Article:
Municipalities raise rent | class struggle

Municipalities raise rent |  class struggle

When Katherine Skarn received a letter from the Oslo municipality that she had been allocated municipal housing in Sagini, she was left speechless. She saw the rent amount and thought there must be a mistake.

It’s been 13 years now. Today, she pays NOK 16,300 in rent, including the Oslo subsidy housing subsidy. During these years, Skårn periodically received work settlement allowance, but had been working for the past six years. In addition to working in a home with disabled adults, she works part-time for a tenants’ association.

As a single parent of four, finances were nonetheless tight, and there was no room for money to spare.

Municipal housing is presented as a temporary housing offer. At the same time, it’s the biggest poverty trap you can fall into, says Scarn.

Earlier this year, the Housing and Welfare Research Center (Bovel) in Oslomit conducted a survey on municipal housing. 170 municipalities and seven counties of Oslo responded to the survey. Of those, nearly 70 percent reported that they used some form of market-based rent.

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I’m not surprised

Jardar Sørvoll, researcher and chair of Bovel, is one of those behind the survey. He was not surprised by the discovery.

– For municipalities, this is a way of making sure that they have funds for maintenance and rationing of supply, so that there is no strong financial incentive for people with relatively good finances to live in the municipality. Instead of subsidizing rent for all, municipalities support the poorest residents with social assistance and a housing allowance.

However, the researcher was surprised that nearly 80 percent of the municipalities adjust rental prices annually according to the overall increase in the consumer price index. It is the highest possible rent adjustment under the Rent Act.

He points out that Oslo is an example of a municipality that previously froze municipal rent prices, in order to save residents from huge expenditure increases.

What happens to real estate fees for those who already have very narrow margins in the economy, he wonders.

You can apply for financial social assistance from the authorities of the municipality of Nav to get help for necessary expenses, such as rent. Surfull thinks this is not a good solution.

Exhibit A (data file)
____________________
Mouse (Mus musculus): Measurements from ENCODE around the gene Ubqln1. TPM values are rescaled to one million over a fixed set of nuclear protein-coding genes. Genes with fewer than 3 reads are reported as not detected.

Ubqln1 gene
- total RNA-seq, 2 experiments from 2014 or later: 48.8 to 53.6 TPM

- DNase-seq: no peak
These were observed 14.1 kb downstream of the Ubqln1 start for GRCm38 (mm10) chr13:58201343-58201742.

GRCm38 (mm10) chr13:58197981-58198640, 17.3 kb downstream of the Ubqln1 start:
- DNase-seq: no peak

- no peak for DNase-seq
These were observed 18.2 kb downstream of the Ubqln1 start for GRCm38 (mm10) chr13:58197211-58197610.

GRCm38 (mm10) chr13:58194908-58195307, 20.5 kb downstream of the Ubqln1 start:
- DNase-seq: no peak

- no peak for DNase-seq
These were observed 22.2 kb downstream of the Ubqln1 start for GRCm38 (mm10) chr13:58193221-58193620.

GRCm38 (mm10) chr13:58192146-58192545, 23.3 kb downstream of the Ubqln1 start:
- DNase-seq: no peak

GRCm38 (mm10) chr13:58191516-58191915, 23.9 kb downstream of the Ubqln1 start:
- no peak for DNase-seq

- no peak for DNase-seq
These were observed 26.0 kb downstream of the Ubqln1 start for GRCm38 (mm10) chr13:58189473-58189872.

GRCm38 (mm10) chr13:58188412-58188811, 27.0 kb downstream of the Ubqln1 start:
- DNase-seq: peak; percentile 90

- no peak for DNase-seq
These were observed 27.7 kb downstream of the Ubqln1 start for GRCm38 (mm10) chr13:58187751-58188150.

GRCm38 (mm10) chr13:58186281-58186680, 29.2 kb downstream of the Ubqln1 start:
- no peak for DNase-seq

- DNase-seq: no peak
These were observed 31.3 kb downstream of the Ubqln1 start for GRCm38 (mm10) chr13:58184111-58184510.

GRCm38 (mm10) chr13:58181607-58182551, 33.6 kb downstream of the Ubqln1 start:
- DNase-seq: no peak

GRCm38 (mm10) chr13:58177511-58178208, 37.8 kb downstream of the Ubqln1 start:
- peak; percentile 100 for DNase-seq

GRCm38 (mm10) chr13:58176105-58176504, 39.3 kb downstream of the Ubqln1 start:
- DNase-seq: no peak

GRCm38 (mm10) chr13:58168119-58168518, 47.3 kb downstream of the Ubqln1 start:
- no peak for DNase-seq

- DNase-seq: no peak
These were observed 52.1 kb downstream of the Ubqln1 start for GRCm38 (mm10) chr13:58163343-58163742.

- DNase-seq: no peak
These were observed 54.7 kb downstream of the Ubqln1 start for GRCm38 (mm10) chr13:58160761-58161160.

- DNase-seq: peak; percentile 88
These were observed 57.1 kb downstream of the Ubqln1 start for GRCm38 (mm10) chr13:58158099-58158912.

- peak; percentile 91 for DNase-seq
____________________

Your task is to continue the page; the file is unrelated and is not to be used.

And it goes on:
– It is not positive to rely on a temporary benefit to pay the rent, he says and continues:

– There are many paradoxes in this sector. It is the market management of a sector in which people with poor financial resources generally live.

Sørvoll was surprised how similar the answers from the municipalities were. Among other things, almost everyone reported that they had very few municipal housing.

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Skarn admits this from his tenants’ association work.

– People meet the basic requirements and are therefore entitled to municipal housing, but they are subject to refusal due to the lack of municipal housing. She says the waiting list is already very long, so they don’t put more people on the list.

The use of start-up loans varies

Municipal housing must initially be a temporary offer. To help people enter the housing market, the municipality can offer start-up loans. The survey conducted by Oslomet showed, however, that the extent to which municipalities use this scheme varies.

Some use it very creatively, while others are more passive, says Sørvoll.

As an example of what is called creative use, it refers to home loans that can be granted at a fixed rate of interest and an extra long repayment period.

– People with low stable incomes, for example those receiving disability benefits, can have lower housing costs by owning than by renting.

He says it will continue to vary between municipalities how easy it is to use the scheme.

– If you have a housing market that is not as hot as Oslo, you may have better chances, because more housing will be affordable for municipal tenants.

I don’t know where they will live

Katherine Scarne has applied for a startup loan several times and has been denied each time.

According to her, the reason is that she has debts. She explains the debt by saying that she made bad priorities when the money wasn’t enough to be able to give the children what they needed.

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Despite tough economic times, the building’s years in Sagini were good. Now they risk moving from the place that has been home for the past decade.

The lease must be renewed, and she fears they will be rejected, because on paper she has a decent income.

– I understand, of course, that there are others who may need municipal housing more than me. At the same time, I was alone with four children, and there was nowhere to put any money. I can’t get a loan, and I don’t have money to deposit, she says and adds:

– Where can I find a landlord who is interested in renting a property without a deposit?

Skårn has fallen on hard times before. It’s OK to live in uncertainty for short periods, she says, but it takes a toll on teenage children who worry about their future housing situation.

– At the same time, I must say, I am beginning to feel half panicked, but I am trying to be a little calm and keep calm so that the panic does not take hold of me.

Dalila Awolowo

Dalila Awolowo

"Explorer. Unapologetic entrepreneur. Alcohol fanatic. Certified writer. Wannabe tv evangelist. Twitter fanatic. Student. Web scholar. Travel buff."

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